Home pricing patterns in January were mixed in the San Gabriel and Whittier areas as home buyers and Realtors faced the end of federal buying incentives and continued uncertainty about homes on the verge of foreclosure, according to a report released Tuesday.

In the below-$500,000 market, Azusa saw its median price rise 16.2percent to $261,500 compared with a year earlier, while in Baldwin Park ($232,500), home prices fell 1.1percent compared to a year ago. Whittier ($320,000) was up 3.2 percent while Hacienda Heights' ($325,000) median price was down 3 percent.

Cross-currents in the market are playing themselves out in the numbers, Realtors and economists said.

The low end of the market continues to see interest among buyers, which is driving prices up.

"The median price has gone down so low, it's got to go up," said Monrovia Realtor Marty Rodriguez. "The very bottom has bottomed."

Indeed, the percentage of homes less than $500,000 increased to 77percent of all sales in January, compared to 75 percent in December, California Association of Realtors reported.

Still, across the state home sales fell 10.6 percent in January compared to the same period a year ago, CAR reported. And while sales remained above the 500,000 unit mark for the 17th consecutive month, low inventories coupled with high demand from investors and first-time home buyers is helping to drive up prices, Rodriguez said.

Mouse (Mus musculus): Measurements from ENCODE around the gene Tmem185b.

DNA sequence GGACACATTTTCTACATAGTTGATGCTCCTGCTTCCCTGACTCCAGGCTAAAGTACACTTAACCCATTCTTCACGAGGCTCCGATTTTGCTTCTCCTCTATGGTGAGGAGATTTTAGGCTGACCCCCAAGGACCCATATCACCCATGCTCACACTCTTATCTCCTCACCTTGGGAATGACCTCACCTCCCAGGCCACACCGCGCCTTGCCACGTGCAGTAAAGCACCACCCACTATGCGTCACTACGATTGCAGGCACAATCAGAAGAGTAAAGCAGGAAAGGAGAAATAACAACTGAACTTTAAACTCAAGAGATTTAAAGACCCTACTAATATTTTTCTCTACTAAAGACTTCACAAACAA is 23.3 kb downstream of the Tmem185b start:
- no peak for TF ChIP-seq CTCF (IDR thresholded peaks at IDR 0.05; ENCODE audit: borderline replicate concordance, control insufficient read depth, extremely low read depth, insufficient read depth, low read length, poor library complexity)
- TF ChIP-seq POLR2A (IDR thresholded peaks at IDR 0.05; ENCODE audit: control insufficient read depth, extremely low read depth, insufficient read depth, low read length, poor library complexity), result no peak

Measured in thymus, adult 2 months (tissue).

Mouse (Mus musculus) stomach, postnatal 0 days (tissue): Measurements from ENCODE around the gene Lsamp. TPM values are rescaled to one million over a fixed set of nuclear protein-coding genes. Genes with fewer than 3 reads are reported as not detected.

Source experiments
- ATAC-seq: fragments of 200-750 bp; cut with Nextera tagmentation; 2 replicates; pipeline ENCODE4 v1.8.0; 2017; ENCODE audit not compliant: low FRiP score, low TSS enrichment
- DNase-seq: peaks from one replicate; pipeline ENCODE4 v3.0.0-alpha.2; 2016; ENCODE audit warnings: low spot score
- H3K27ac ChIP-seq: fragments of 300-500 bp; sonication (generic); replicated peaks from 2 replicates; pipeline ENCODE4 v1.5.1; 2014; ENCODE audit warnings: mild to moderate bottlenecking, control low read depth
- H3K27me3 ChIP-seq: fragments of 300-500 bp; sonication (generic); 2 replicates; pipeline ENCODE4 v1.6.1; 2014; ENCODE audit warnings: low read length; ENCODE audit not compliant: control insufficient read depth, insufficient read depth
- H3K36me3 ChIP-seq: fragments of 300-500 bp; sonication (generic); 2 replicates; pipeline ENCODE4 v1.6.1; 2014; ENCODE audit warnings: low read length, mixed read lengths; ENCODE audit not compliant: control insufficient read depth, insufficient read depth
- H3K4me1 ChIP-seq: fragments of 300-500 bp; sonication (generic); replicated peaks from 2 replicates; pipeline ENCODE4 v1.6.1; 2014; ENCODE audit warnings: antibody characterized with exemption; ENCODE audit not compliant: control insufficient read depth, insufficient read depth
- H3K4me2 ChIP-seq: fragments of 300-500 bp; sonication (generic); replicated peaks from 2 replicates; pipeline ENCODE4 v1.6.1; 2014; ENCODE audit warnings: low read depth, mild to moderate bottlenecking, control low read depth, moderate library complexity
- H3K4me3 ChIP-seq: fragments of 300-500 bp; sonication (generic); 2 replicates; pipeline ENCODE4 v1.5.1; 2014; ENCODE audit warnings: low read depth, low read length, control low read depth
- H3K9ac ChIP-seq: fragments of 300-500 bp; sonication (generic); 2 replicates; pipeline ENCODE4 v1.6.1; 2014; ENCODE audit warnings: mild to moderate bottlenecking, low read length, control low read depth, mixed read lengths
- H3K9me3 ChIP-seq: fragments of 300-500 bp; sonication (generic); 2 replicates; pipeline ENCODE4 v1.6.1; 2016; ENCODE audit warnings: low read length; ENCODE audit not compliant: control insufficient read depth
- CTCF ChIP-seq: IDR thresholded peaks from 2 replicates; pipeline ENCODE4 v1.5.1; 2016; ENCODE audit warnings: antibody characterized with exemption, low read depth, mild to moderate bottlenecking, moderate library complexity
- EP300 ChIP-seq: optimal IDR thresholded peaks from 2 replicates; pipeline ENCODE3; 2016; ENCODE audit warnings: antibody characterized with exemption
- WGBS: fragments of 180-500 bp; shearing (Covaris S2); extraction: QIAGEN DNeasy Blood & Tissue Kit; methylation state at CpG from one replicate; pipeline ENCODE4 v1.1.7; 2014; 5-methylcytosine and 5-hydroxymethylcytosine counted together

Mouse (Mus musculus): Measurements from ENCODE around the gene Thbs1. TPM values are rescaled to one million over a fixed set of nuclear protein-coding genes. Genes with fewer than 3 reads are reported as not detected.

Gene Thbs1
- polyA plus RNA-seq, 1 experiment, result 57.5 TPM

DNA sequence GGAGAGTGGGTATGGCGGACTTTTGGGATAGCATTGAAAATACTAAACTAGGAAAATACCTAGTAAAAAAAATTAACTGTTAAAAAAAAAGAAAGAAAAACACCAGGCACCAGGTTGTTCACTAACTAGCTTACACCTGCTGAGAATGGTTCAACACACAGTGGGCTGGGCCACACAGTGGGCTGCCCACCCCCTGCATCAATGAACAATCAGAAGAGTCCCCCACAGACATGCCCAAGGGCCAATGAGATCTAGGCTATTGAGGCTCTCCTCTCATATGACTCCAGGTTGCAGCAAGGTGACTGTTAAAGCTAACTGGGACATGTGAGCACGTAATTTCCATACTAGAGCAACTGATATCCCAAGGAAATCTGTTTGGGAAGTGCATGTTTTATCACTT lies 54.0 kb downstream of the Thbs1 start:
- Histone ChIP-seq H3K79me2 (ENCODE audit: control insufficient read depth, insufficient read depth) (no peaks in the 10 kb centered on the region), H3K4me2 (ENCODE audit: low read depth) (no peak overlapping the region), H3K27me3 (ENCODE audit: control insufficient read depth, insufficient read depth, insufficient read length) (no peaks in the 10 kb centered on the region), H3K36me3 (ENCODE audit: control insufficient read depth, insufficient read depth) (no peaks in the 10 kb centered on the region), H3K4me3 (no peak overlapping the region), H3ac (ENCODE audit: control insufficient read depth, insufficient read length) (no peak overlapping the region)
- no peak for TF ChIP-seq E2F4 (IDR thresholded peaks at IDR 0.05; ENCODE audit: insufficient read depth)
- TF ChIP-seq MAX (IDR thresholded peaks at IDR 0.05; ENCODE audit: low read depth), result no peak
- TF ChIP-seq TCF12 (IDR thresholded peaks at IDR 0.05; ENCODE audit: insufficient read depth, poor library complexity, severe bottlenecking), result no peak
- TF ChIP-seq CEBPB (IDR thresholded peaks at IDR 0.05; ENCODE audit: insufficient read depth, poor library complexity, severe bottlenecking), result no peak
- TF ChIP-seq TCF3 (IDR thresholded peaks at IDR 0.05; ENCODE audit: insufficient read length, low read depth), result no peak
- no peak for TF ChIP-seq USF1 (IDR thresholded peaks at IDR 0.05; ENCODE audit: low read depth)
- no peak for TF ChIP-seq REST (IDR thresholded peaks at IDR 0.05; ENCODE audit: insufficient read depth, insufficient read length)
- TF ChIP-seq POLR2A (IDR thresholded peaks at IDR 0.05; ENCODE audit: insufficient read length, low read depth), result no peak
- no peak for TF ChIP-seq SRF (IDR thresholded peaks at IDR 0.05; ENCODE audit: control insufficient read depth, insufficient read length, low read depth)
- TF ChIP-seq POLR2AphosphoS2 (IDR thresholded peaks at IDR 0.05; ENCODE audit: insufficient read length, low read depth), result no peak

That picture was evident nationally as home prices edged up in December, the seventh straight monthly gain and another sign the housing market continues its bumpy recovery. Prices have been steadily increasing from month to month, climbing almost 4 percent off the bottom in May.

Rising prices are vital to the economy because they help rebuild home equity for home owners, and demand helps create a ripple effect of jobs for other businesses from construction to furniture, Rodriguez said.

On the other hand, there's lingering concern among Realtors and economists that the market could take another dip. Federal home buyer tax incentives expire in April, a program to keep mortgage rates low ends in March and looming foreclosures are set to come onto the market.

"Prices have stabilized and are starting to rise, but forces that will bring them back down are growing," wrote Patrick Newport, an economist with IHS Global Insight.

Michelle Meyer, an economist with Barclay's Capital Research, said prices could fall about 5 percent from current levels.

"The most likely outcome is that it will take years to work through the glut of foreclosures, keeping home prices bouncing around the bottom for quite some time," Meyer wrote in a research report.

The Associated Press contributed to this story.